jtreg testing integrated

Mark Wielaard mark at klomp.org
Thu May 22 15:04:47 PDT 2008

Hi Kelly,

On Thu, 2008-05-22 at 11:59 -0700, Kelly O'Hair wrote:
> Mark Wielaard wrote:
> > I am not sure. It does take about 3 hours to run all the included tests
> > (and I assume that when we add more tests or integrate things like mauve
> > it will rise). But I do hope people, not just integrators, will run them
> > regularly. Especially when they are working on/integrating larger
> > patches. And we can always fall back on autobuilders so we have a full
> > report at least soon after something bad happens so there is some chance
> > to revert a change relatively quickly.
> 3 hours for runs with:
>     -client and -server?
>     one OS?
>     32bit and 64bit?
> And you are only talking about the tests in the jdk/test area I assume.

No all the jtreg based test (-a -ignore:quiet) currently included in
langtools, jdk and hotspot. On a x86_64, dual core, 3.2Ghz, Fedora 8.

> The issue I have seen with the testing is that if it isn't done on a good
> spread of options and platforms and variations, something gets missed,
> there is little consistency between developers as to what the official
> requires test matrix is. Once we have a 100% pass list, and a required
> matrix, I have a system to help enforce these tests being run, but so
> far, nobody has given me a way to run just that list.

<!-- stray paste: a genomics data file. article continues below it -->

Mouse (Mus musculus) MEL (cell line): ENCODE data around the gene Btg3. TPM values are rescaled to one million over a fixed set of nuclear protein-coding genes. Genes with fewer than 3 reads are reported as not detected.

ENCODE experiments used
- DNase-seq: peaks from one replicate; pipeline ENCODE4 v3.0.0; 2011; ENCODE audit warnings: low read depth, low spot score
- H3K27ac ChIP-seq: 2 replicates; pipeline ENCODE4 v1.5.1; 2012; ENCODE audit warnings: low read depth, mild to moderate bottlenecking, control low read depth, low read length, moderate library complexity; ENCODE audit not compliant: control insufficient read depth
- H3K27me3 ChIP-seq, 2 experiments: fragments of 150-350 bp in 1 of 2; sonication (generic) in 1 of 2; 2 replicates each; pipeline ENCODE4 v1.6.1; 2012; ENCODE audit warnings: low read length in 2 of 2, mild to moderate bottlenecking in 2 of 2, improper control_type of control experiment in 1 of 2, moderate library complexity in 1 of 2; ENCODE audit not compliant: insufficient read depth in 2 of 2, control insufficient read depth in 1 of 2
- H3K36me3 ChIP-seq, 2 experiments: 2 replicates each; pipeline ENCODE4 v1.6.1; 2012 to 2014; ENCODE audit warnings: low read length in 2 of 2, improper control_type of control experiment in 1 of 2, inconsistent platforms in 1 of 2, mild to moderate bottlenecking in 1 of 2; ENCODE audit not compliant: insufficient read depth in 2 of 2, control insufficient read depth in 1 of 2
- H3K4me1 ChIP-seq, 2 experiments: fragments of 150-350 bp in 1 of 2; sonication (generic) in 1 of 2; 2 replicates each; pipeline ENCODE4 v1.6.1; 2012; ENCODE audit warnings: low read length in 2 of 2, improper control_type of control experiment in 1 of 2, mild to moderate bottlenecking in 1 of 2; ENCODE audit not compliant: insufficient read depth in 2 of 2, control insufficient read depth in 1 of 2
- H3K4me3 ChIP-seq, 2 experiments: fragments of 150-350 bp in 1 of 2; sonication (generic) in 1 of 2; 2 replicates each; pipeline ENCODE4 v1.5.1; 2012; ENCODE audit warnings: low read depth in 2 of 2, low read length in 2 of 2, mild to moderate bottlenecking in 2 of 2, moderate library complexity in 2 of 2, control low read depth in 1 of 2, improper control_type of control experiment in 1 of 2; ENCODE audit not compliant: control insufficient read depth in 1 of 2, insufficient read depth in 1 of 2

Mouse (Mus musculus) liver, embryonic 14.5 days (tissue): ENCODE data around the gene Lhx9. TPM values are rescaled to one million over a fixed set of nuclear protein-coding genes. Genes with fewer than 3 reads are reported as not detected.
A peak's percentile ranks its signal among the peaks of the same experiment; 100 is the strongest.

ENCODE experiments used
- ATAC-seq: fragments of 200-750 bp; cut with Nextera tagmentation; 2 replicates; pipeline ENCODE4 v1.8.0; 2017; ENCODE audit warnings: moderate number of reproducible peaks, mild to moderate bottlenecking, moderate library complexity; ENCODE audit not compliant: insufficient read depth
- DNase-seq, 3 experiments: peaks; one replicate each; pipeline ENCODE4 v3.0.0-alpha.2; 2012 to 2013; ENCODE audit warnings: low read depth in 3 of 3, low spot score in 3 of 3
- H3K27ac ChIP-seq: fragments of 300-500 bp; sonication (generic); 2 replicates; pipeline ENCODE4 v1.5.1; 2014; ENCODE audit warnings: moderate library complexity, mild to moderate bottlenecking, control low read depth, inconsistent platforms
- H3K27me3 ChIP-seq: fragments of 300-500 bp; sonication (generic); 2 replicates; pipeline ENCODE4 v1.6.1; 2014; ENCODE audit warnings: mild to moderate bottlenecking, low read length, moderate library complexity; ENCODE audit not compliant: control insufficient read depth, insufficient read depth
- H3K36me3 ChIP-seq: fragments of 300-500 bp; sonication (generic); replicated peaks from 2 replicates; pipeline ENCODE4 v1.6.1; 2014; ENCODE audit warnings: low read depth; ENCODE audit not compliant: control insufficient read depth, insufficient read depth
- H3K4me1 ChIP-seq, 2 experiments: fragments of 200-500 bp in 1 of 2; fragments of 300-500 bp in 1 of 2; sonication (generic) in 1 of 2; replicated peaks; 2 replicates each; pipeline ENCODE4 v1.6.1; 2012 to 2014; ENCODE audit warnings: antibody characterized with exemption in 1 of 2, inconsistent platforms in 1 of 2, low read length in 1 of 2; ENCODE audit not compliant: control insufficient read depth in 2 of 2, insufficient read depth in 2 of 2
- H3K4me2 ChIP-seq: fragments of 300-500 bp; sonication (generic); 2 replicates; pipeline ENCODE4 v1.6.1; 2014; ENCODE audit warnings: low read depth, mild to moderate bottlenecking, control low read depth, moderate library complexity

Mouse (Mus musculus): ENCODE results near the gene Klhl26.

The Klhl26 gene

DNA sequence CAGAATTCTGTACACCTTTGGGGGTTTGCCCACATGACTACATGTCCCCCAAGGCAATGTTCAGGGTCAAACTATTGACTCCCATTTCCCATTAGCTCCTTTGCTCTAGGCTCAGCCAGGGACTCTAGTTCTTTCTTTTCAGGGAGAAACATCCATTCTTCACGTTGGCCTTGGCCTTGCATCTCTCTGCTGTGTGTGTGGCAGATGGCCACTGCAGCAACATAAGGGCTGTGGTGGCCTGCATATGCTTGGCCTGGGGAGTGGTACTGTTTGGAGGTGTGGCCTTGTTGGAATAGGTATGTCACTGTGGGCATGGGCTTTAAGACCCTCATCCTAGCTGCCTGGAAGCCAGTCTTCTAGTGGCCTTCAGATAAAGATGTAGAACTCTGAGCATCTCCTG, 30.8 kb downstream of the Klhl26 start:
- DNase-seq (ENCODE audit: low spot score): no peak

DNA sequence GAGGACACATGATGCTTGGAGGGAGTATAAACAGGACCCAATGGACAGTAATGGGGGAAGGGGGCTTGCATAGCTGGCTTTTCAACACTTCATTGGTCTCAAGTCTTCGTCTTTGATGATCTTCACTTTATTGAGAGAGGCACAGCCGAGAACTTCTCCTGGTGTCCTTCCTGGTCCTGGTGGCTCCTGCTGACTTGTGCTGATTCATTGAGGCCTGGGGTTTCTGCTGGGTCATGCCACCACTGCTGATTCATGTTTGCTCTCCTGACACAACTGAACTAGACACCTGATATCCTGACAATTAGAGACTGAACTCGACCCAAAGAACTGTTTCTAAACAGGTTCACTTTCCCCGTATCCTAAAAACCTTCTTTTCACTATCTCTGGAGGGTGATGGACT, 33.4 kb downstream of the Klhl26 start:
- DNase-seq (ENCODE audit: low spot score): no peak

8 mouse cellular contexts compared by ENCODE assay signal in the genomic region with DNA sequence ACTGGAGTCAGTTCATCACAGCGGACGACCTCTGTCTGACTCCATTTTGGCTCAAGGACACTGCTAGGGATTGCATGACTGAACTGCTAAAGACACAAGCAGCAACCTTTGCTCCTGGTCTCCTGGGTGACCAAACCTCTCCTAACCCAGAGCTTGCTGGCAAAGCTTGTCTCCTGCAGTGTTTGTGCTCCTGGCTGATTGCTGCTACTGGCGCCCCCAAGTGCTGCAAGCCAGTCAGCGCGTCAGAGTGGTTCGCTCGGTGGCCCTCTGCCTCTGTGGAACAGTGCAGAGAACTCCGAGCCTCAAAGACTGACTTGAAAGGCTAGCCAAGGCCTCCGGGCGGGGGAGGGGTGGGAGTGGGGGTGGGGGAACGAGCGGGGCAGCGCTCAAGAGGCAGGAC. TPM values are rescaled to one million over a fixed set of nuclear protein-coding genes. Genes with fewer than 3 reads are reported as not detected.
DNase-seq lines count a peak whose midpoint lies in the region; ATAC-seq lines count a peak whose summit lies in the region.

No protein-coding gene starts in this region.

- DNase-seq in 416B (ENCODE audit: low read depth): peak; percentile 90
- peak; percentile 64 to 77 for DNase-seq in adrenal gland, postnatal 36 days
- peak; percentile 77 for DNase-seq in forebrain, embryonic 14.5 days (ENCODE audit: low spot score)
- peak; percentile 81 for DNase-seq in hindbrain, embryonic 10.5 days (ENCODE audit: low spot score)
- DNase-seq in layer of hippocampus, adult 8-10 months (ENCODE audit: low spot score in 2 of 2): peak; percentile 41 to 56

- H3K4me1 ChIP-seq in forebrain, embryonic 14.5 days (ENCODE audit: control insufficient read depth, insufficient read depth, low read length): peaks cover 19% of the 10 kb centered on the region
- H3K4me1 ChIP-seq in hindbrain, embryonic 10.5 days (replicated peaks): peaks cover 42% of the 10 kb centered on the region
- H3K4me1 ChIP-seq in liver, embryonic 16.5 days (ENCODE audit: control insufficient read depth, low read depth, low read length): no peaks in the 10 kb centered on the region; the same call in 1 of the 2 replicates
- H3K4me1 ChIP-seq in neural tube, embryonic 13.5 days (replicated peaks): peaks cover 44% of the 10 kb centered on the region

> Once I have it, I think we can keep all or most repositories golden.

Yes, that would be ideal.

> The Hotspot team runs many many variations, using options like -Xcomp
> and -Xbatch and loads more. But they are trying to stress the VM.

I assume there are many more hotspot tests than the 4 currently
included. Hopefully they can be liberated so more people can run them.

> I'm more of a 'test before integrate' person, with streamlining and
> automating the testing process, making it part of the developer push process,
> adapting the tests as major regressions sneak by (you can never catch all
> regressions, no matter what you do). Blocking pushes on any failure.
> So I'm trying to throw hardware at the problem until we can possible do
> the "exhaustive testing" that Martin mentions, as part of a developer
> pushing a change in, before anyone else sees it, all automated.

With a more distributed version control system a lot more can be
separated I guess. Your idea of a core test of tests that should always
pass 100% is good. Then autobuilders could take over. And everybody that
cares about a particular architecture/setup/configuration could add
their own autobuilder to the mix and make sure the full blown testsuite
keeps passing completely.

For GCC there is a nice system where when someone commits something on a
platform that they don't have access to a build machine runs and send
email to that person "After your latest commit the gnats Ada compiler
cross compiled from mips64 to ppc AIX failed the following tests. GO FIX

> But for automation, I want a test guarantee:
>    "these tests should pass 100% of the time on all platforms in all situations"
> and then we can think about enforcing it.
> None of this wishy washy "this test fails sometimes due to the phase of
> the moon" crap. ...  oops, can I say crap in a public email??...  ;^}

Yes, that is the biggest danger "flaky tests". With Mauve we actually
have that problem. And we are constantly fighting it. It is a huge cost
to all involved :{



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